Dr. Fauci and another medical specialist used a word in response to interview questions yesterday that sounded, to me, a bit “stuffy.” The word is “efficacious,” a synonym for which is “effective.” Had I been the one speaking to the press, I would have used “effective,” but I am not a medical doctor. The website, etymonline.com, defines it as “sure to have the desired effect (often of medicines),” so I suppose it is not used to demonstrate superiority of the speaker. Perhaps I’m just a thin-skinned skeptic who prefers his own sesquipedalian usage. I hope not, though. I do like to use words with which I am either unfamiliar or only moderately familiar; it helps build my vocabulary, though my memory is fighting against that endeavor. For example, I’d forgotten the word for “given to using long or multisyllabic words.” I had to look it up; once I saw sesquipedalian, I remembered. But if I saw the word without a definition attached, I’d probably recognize it as a word I once knew but no longer remember.


This post was not expected. At least not by me. I wrote a second post yesterday to take the place of this one, which I thought I would not have time to write. What with showering, shaving, and tidying up the house for the bi-monthly housekeeper, I thought I’d be hard-pressed to finish my “chores” before it was time to leave the house. Wrong. If I’d get over my penchant for cleaning up in preparation for the person I pay to clean up, I’d have more time. Or if I can’t stop myself from cleaning up, maybe I should stop paying someone to re-do what I just did. I know I am not alone in that absurd habit. Am I?


I watched another couple of episodes of the Danish series, Warrior, last night. It’s not especially good, but it’s entertaining and sufficiently action-packed to keep my attention. Plus, I get to hear people speaking Dutch. That’s not common in Central Arkansas, so it’s worth a trip into the bowels of Netflix to get enmeshed in another culture and language. I find films and series in which characters interact in Spanish and French and Arabic to be just as interesting. Dutch fears of Afghans and vice versa flow just under the surface of the series, at least under part of it, and that’s an interesting tension to watch and hear.


Once again, out of the blue, I got horrific leg cramps in the middle of the night last night. I was in the midst of a dream in which I felt awful pain in my legs; when I woke up, the scene was different but the pain was real. I hadn’t been using good leg-cramp-avoidance practices; I got up (finally, after painfully forcing my legs to cooperate) and drank a few big swigs of tonic water. Maybe it helped. Or maybe it was the stomping of my feet. Or perhaps the profanity had something to do with the subsidence of agony. Damned leg cramps.


A British doctor with a Middle Eastern name presents, on a BBC video, his theories about seduction. It’s an interesting piece, though it has been a few weeks since I watched it. He defines seduction in a broader sense that most of us do and he claims seduction techniques work to achieve desired results in any number of endeavors, from romance and sex to job promotions and getting hired. Seduction plays a part in every part of our lives, he says, suggesting that the better one gets at seduction, the more likely it will be that the person will enjoy success in all aspects of his or her life.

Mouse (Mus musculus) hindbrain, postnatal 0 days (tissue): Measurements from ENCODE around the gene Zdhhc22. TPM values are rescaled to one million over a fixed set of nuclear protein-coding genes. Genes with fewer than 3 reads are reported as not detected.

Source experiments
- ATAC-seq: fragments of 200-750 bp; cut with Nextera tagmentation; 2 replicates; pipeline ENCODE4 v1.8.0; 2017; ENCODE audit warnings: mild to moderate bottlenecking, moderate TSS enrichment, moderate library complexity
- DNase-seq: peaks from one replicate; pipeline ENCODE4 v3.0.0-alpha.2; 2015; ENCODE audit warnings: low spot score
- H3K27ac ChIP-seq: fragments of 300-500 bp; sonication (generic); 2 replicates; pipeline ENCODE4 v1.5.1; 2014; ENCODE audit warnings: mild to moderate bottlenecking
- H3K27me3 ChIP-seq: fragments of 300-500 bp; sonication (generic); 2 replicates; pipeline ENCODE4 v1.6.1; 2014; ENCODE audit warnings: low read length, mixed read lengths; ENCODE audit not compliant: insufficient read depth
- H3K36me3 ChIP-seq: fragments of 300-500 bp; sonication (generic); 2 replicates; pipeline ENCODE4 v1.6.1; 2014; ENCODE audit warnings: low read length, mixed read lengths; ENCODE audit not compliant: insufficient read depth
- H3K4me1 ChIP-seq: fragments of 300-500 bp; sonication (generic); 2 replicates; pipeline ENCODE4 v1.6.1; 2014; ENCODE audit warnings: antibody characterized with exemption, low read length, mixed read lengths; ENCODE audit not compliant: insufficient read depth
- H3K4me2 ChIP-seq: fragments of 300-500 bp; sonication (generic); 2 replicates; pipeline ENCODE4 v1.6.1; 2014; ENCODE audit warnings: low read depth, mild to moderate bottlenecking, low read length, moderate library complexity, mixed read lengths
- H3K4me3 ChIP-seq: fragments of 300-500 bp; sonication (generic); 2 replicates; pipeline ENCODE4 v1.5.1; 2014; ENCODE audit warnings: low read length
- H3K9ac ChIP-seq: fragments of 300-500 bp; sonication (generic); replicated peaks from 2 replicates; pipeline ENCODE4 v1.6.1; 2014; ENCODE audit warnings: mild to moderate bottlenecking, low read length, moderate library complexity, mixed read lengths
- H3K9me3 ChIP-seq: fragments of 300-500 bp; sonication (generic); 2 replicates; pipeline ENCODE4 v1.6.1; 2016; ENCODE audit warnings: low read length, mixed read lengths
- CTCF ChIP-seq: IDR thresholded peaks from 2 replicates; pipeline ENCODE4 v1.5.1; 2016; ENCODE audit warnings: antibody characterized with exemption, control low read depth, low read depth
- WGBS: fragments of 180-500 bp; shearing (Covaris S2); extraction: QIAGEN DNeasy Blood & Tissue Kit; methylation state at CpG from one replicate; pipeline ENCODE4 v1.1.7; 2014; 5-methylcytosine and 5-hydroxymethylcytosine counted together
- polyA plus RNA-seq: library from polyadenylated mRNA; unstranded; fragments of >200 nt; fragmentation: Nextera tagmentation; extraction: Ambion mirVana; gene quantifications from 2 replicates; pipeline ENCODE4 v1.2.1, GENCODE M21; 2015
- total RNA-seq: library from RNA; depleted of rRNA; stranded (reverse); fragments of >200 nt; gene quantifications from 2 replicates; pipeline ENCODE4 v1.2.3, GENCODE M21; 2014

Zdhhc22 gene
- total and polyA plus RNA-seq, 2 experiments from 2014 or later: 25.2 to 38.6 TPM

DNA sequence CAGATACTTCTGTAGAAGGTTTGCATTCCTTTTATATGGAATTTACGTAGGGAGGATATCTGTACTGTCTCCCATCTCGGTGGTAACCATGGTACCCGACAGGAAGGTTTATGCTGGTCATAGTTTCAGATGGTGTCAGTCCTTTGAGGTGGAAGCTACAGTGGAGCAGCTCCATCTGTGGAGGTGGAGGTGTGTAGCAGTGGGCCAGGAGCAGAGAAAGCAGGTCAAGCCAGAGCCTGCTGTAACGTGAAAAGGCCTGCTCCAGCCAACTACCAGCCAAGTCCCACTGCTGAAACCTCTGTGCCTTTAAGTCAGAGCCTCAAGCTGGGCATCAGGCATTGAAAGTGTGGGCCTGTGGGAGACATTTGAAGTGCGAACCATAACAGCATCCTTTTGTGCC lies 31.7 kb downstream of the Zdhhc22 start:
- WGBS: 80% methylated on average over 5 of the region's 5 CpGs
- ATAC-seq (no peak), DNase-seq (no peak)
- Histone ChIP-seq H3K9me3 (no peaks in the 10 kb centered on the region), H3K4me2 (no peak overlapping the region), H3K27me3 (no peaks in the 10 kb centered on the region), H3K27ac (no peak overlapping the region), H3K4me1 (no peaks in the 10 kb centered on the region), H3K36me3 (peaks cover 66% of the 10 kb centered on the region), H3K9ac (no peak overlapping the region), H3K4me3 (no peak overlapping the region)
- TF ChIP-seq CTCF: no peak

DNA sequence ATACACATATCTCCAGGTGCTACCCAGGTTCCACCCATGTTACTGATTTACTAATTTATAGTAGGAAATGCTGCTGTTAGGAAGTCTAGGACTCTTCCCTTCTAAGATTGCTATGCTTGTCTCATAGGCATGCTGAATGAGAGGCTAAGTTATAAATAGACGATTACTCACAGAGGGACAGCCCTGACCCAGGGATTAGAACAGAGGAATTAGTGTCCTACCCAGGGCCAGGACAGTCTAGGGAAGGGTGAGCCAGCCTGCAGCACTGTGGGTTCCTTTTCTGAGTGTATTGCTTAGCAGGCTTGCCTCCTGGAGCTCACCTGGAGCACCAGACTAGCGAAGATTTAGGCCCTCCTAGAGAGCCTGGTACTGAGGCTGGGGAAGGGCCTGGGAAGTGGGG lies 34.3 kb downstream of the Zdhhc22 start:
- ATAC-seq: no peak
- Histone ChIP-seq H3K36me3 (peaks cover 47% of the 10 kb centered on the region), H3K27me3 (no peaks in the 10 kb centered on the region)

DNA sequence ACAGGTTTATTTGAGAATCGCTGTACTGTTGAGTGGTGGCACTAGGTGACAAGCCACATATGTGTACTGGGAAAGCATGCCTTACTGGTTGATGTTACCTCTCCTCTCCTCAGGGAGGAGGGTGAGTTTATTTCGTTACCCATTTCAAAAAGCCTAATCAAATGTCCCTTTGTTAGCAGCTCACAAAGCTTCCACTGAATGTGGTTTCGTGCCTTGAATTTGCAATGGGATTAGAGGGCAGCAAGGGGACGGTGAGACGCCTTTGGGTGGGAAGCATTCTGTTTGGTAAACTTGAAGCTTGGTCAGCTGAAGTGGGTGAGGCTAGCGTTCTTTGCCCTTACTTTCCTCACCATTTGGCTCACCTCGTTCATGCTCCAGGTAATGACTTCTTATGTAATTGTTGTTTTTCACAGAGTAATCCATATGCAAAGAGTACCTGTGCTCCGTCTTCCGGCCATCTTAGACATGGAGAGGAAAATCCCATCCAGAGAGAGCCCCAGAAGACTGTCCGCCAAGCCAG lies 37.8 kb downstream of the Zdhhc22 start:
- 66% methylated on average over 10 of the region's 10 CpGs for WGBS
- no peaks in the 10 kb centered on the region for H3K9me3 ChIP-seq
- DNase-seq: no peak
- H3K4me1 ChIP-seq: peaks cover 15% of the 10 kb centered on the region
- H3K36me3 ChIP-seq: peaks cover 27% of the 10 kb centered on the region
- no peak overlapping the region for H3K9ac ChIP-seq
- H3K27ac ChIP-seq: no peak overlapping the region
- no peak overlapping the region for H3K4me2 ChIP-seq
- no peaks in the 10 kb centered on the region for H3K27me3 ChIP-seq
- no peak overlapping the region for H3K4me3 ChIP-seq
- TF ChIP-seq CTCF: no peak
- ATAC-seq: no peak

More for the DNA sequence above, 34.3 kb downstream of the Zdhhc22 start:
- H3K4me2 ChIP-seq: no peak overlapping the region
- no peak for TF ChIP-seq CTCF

I’m probably written about Leon Redbone and his song, “I Want to be Seduced,” before. I like that song. It’s so straightforward; incredibly direct.  Here are some of the lyrics I find appealing:

I want to be seduced,
I want a woman to take me out to dinner for two
I want to see her eyes gettin’ moody,
Flirtin’ with the thought of what flirtin’ can lead to
I want to act real cool, have her think about gettin’ little me in bed
Have a chat about Magna Charta, or Puerto Vallarta, or somethin’ Gandhi said
I might demure politely,  falter slightly, if she starts to fondle my knee,
But I’m relatively certain I’d compromise if I know me

I think the appeal is in the last line; “But I’m relatively certain I’d compromise if I know me.” Brutal honesty; but, then, that’s the way he begins the verse and the song. Nothing different, no surprise, but still it’s a flash of honesty that labels him in an unflattering way.


Time to go. Off to Hot Springs.

About John Swinburn

"Love not what you are but what you may become."― Miguel de Cervantes
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3 Responses to Unexpectations

  1. Mick says:

    For your leg cramps try Magnesium Citrate 250mg (2 pills once a day with food). Gail’s been on it for a couple of years now and it has really helped.

  2. David, what’s one more pill when it seems I already take the entire stock of a pharmacy every day? I’ll give it a shot!

  3. davidlegan says:

    John, in addition to stomping your foot when you get a cramp, start taking potassium. When we road raced motorcycles, in Texas summers, wearing twenty-five pound leather suits, we got a lot of cramps and ate a lot of bananas in self protection. Potassium supplements are easier, and just as tasty. Take twice the recommended dosage, and do it for two weeks. Then take one a day – forever.

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